UTEP Takes Multidisciplinary Approach for Drug Addiction Research
For decades, El Paso has been known as a city made up of a diverse group of citizens with an even more diverse set of beliefs and customs. That mix of cultures gives the Sun City its uniqueness, but also creates challenges in many areas unseen in other parts of the country.
Edward Castañeda, Ph.D., professor and chair of the Department of Psychology at The University of Texas at El Paso, understands those intricacies well. The El Paso native and UTEP alumnus uses his knowledge of the Paso del Norte region to conduct groundbreaking research in the area of neuroscience, cognition and behavioral sciences.
This year, the National Institutes in Health awarded a Castañeda-led group of UTEP faculty from the colleges of Science, Liberal Arts, and Health Sciences with a grant for more than $2 million to fund the University’s Vulnerability Issues in Drug Abuse (VIDA) research training program. The team will conduct a five-year study of factors that contribute to drug addiction among Hispanics of Mexican origin, which is an understudied population in the subject.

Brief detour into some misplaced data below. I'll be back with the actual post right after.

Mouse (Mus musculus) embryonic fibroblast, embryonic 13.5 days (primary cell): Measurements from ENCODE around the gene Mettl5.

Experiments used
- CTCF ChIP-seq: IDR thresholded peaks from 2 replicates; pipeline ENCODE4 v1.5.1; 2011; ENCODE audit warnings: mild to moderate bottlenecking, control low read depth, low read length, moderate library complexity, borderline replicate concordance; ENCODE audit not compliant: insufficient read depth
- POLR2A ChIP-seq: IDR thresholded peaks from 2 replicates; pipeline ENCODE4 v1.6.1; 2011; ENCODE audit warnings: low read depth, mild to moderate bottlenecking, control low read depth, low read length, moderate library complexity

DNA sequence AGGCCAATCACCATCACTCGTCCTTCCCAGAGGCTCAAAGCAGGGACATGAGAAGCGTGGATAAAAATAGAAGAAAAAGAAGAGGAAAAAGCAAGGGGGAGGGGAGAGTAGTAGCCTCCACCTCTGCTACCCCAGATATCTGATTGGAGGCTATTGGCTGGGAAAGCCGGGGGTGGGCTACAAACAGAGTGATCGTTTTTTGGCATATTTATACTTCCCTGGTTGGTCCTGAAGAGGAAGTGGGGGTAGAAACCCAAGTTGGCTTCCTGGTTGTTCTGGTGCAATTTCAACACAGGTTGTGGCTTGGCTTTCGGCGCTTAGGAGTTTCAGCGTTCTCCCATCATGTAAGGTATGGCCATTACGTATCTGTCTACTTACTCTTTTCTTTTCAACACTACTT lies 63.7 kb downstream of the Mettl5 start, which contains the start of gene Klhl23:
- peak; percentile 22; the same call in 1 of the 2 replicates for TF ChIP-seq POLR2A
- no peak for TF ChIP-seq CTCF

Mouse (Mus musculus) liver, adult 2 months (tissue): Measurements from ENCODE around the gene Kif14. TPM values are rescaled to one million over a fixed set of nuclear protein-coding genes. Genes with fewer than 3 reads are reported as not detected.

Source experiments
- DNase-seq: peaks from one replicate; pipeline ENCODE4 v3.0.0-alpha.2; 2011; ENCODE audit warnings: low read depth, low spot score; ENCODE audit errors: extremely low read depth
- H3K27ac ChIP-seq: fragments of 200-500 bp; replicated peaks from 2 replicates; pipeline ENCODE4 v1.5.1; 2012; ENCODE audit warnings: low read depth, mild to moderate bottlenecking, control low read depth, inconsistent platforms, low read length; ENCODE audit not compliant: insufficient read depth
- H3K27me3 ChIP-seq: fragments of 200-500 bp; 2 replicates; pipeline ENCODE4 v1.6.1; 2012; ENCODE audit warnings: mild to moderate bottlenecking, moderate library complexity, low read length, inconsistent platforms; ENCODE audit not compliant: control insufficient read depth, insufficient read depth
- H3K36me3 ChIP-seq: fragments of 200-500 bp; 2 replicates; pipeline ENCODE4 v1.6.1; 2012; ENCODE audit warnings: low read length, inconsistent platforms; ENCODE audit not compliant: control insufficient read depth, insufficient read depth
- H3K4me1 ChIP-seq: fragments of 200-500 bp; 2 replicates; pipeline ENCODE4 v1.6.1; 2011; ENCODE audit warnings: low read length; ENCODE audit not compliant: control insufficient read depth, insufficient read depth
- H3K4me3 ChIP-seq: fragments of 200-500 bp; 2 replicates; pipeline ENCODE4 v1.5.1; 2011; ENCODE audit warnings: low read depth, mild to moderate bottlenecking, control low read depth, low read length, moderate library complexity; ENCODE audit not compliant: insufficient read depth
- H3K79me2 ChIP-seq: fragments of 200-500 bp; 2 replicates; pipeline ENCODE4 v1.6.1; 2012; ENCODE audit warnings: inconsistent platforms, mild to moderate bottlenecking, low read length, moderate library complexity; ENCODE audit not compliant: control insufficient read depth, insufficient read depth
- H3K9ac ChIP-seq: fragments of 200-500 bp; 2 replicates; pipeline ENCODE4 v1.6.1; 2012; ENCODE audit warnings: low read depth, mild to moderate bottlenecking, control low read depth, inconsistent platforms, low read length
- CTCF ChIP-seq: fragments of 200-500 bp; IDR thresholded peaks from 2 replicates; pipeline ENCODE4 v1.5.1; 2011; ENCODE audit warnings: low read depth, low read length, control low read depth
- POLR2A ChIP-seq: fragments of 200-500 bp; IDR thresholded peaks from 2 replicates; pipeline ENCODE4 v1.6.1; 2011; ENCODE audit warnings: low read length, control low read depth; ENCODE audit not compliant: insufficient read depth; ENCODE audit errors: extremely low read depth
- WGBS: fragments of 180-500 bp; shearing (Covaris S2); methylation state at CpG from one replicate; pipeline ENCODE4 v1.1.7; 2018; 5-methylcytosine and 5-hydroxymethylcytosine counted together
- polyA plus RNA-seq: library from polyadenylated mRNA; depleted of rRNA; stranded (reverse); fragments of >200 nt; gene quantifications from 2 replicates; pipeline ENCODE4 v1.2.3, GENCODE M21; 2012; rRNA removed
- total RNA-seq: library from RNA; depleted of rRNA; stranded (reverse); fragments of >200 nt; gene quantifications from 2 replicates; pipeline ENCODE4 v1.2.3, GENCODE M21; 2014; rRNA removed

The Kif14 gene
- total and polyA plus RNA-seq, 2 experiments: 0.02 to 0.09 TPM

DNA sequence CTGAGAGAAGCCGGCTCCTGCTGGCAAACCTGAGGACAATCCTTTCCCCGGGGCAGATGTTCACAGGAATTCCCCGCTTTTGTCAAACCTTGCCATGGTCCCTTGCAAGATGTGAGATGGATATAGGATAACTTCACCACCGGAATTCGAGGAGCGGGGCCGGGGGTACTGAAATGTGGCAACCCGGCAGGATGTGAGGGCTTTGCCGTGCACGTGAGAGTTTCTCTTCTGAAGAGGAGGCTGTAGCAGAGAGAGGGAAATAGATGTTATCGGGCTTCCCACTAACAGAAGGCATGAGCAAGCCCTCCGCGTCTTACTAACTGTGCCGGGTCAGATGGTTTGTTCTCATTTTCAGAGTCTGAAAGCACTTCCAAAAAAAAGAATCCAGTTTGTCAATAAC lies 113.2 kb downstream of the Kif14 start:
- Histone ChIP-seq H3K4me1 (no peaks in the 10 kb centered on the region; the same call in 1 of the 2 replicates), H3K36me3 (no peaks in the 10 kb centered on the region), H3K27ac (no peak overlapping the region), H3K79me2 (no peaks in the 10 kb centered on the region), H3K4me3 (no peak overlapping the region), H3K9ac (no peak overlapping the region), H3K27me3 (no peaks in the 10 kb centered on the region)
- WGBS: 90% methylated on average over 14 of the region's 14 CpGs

"We made the argument that El Paso is a very unique environment – it’s a border community,” said Castañeda. “We have an opportunity to look at a number of diverse factors such as gender, culture and ethnicity, across different disciplines here at UTEP.”
As part of the University's Diversity-promoting Institutions Drug Abuse Research Program, VIDA brings together UTEP researchers from the health, social/behavioral and biological sciences and public policy fields that integrate the neuroscience and socio-cultural dimensions of drug use vulnerability in Hispanics.
The program also will be used to recruit talented graduate and undergraduate students, conduct campus seminars and workshops, and two conferences about drug abuse.
“What made this work was that we came together as a team and everybody had an opportunity to contribute to the development (of the program) based on their perspectives,” said Castañeda.
He noted that the multidisciplinary approach to VIDA coincides with UTEP’s bid to become a Tier One university. That effort will mean additional federal research funds for the University, but also a stronger interdisciplinary research structure that will benefit UTEP students, he said.